"Here is to the string that binds the states; may it never be bit apart by political rats!" Then holding up the cup to his head, he had a hearty swig, and passed it to the next oldest looking candidate. While they were tasting it, Sugar kept up a fire of lingo at them:

"Pass it along lively, gentlemen, but don't spare the fluid. You can't help tellin truth a'ter you've swallowed enough of my mixtur, just for this reason: it's been 'stilled in honesty, rectified in truth, and poured out with wisdom. Take a leetle drop more," said he to a fastidious candidate, whose stomach turned at thought of the way the mixtur was mixed. "Why, Mister," said Sugar, coaxingly,

"If you were a baby, just new born,
'Twould do you good, this juicy corn."

"No more, I thank you," said the candidate, drawing back from the proffer.

Sugar winked his eye at some of his cronies, and muttered, "He's got an a-ristocracy stomach, and can't go the native licker." Then dismissing the candidates, he shouted, "Crowd up, constitooents, into a circle, and let's begin fair-your daddy first, allays. And mind, no changin places in the circle to git the sugar in the bottom of the cup. I know you're a'ter it, Tom Williams; but none on your Yankeein round to git the sweetnin-it's all syrup, fellows, 'cause Sugar made and mixed it. The gals at the frolics allays git me to prepare the cordials, 'cause they say I make it mighty drinkable. What you, old Ben Dent!- Well, hold your hoss for a minute, and I'll sweeten the tin with a speck more, just because you can calculate the value of the liquor, and do it justice!"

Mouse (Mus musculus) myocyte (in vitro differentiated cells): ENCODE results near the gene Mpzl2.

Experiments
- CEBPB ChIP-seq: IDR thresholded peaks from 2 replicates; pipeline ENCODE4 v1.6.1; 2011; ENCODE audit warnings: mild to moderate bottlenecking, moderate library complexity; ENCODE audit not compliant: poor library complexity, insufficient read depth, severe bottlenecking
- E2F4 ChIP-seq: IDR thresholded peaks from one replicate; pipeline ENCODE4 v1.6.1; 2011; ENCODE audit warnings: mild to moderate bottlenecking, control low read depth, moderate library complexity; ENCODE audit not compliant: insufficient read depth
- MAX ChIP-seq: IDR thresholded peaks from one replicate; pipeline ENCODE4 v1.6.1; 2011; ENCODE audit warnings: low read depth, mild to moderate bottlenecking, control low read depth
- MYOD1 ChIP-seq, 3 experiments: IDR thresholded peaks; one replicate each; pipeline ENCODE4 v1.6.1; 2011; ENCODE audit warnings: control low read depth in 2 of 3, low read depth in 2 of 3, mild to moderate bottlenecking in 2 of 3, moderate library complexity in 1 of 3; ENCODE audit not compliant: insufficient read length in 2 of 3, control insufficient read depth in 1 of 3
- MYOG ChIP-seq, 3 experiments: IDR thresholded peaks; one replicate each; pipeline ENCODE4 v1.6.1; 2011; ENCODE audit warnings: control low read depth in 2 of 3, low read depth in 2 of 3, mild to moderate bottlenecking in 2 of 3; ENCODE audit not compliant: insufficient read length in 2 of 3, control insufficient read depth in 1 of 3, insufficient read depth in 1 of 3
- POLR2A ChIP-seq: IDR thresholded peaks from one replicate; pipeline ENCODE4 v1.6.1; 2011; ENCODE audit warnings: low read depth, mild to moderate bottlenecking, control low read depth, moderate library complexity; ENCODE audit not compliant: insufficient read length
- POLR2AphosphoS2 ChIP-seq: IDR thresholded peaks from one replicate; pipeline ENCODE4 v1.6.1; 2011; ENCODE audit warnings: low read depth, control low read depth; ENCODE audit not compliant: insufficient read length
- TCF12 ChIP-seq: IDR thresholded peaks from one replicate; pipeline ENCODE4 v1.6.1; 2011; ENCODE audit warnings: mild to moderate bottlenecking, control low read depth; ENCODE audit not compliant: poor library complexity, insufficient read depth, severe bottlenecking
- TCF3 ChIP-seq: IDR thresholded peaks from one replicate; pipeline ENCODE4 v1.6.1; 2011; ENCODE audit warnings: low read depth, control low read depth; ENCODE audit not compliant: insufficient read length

Thus chatted Sugar as he measured out and sweetened up the contents of his kegs, until all who would drink had taken their share, and then the crowd assembled around the speakers. We need not say that the virtues of each political party were duly set forth to the hearersthat follows as a matter of course, candidates dwell upon the strong points of their argument, always. One among them, however, more than his compeers, attracted the attention of our friend Sugar, not because he had highly commended the contents of his kegs, but because he painted with truth and feeling the claims of the western pioneers! Among these he ranked the veteran Col. johnson and his compatriots, and as he rehearsed their struggles in defense of their firesides, how they had been trained to war by their conflict with the ruthless savage, their homes oft desolated and their children murdered,-yet still, ever foremost in the fight and last to retreat, winning the heritage of these broad valleys for their children, against the opposing arm of the red man, though aided by the civilized power of mighty Britain and her serried cohorts of trained soldiery! We say as he dwelt upon these themes Sugar's eye would fire up, and then, at some touching passage of distress dwelt on by the speaker, tears would course down his rude cheek. When the speaker concluded, he wiped his eyes with his head bowed, and said to those around him: